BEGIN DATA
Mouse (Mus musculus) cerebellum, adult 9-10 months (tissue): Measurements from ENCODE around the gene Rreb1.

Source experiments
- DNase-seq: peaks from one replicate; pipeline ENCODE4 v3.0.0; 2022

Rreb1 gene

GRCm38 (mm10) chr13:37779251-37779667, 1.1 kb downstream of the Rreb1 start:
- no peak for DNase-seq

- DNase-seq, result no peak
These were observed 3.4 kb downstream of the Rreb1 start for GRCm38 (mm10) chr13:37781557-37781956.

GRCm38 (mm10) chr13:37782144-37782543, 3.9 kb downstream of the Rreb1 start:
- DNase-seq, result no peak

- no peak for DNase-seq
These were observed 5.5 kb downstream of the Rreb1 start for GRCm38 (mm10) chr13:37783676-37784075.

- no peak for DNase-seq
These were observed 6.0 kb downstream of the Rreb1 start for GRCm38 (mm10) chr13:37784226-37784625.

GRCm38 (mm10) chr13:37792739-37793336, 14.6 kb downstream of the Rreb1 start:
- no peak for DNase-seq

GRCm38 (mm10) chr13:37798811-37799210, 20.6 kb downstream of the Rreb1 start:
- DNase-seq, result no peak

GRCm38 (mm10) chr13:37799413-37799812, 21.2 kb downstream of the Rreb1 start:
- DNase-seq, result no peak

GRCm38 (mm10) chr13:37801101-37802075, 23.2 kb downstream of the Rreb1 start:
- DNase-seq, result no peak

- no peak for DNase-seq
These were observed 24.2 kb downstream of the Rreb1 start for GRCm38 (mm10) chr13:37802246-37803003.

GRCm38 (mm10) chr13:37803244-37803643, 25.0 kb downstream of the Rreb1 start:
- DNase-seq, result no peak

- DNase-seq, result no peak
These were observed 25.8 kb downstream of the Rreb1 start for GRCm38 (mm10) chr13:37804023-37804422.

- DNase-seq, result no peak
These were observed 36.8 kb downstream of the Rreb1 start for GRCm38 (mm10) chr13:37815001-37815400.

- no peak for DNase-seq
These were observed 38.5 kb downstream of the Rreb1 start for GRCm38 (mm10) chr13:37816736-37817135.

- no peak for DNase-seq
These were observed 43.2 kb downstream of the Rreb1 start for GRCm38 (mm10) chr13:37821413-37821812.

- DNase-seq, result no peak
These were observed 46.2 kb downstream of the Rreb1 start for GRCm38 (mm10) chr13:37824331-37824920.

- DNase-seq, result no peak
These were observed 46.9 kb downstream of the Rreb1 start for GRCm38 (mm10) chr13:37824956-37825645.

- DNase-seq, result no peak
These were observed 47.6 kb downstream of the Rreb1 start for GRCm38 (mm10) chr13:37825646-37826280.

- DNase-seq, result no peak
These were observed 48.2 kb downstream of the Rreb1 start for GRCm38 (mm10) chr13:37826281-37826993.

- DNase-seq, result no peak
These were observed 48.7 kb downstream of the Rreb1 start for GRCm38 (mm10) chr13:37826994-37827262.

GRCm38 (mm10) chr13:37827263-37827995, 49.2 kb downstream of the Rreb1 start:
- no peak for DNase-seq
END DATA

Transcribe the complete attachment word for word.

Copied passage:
Mouse (Mus musculus) cerebellum, adult 9-10 months (tissue): Measurements from ENCODE around the gene Rreb1.

Source experiments
- DNase-seq: peaks from one replicate; pipeline ENCODE4 v3.0.0; 2022

Rreb1 gene

GRCm38 (mm10) chr13:37779251-37779667, 1.1 kb downstream of the Rreb1 start:
- no peak for DNase-seq

- DNase-seq, result no peak
These were observed 3.4 kb downstream of the Rreb1 start for GRCm38 (mm10) chr13:37781557-37781956.

GRCm38 (mm10) chr13:37782144-37782543, 3.9 kb downstream of the Rreb1 start:
- DNase-seq, result no peak

- no peak for DNase-seq
These were observed 5.5 kb downstream of the Rreb1 start for GRCm38 (mm10) chr13:37783676-37784075.

- no peak for DNase-seq
These were observed 6.0 kb downstream of the Rreb1 start for GRCm38 (mm10) chr13:37784226-37784625.

GRCm38 (mm10) chr13:37792739-37793336, 14.6 kb downstream of the Rreb1 start:
- no peak for DNase-seq

GRCm38 (mm10) chr13:37798811-37799210, 20.6 kb downstream of the Rreb1 start:
- DNase-seq, result no peak

GRCm38 (mm10) chr13:37799413-37799812, 21.2 kb downstream of the Rreb1 start:
- DNase-seq, result no peak

GRCm38 (mm10) chr13:37801101-37802075, 23.2 kb downstream of the Rreb1 start:
- DNase-seq, result no peak

- no peak for DNase-seq
These were observed 24.2 kb downstream of the Rreb1 start for GRCm38 (mm10) chr13:37802246-37803003.

GRCm38 (mm10) chr13:37803244-37803643, 25.0 kb downstream of the Rreb1 start:
- DNase-seq, result no peak

- DNase-seq, result no peak
These were observed 25.8 kb downstream of the Rreb1 start for GRCm38 (mm10) chr13:37804023-37804422.

- DNase-seq, result no peak
These were observed 36.8 kb downstream of the Rreb1 start for GRCm38 (mm10) chr13:37815001-37815400.

- no peak for DNase-seq
These were observed 38.5 kb downstream of the Rreb1 start for GRCm38 (mm10) chr13:37816736-37817135.

- no peak for DNase-seq
These were observed 43.2 kb downstream of the Rreb1 start for GRCm38 (mm10) chr13:37821413-37821812.

- DNase-seq, result no peak
These were observed 46.2 kb downstream of the Rreb1 start for GRCm38 (mm10) chr13:37824331-37824920.

- DNase-seq, result no peak
These were observed 46.9 kb downstream of the Rreb1 start for GRCm38 (mm10) chr13:37824956-37825645.

- DNase-seq, result no peak
These were observed 47.6 kb downstream of the Rreb1 start for GRCm38 (mm10) chr13:37825646-37826280.

- DNase-seq, result no peak
These were observed 48.2 kb downstream of the Rreb1 start for GRCm38 (mm10) chr13:37826281-37826993.

- DNase-seq, result no peak
These were observed 48.7 kb downstream of the Rreb1 start for GRCm38 (mm10) chr13:37826994-37827262.

GRCm38 (mm10) chr13:37827263-37827995, 49.2 kb downstream of the Rreb1 start:
- no peak for DNase-seq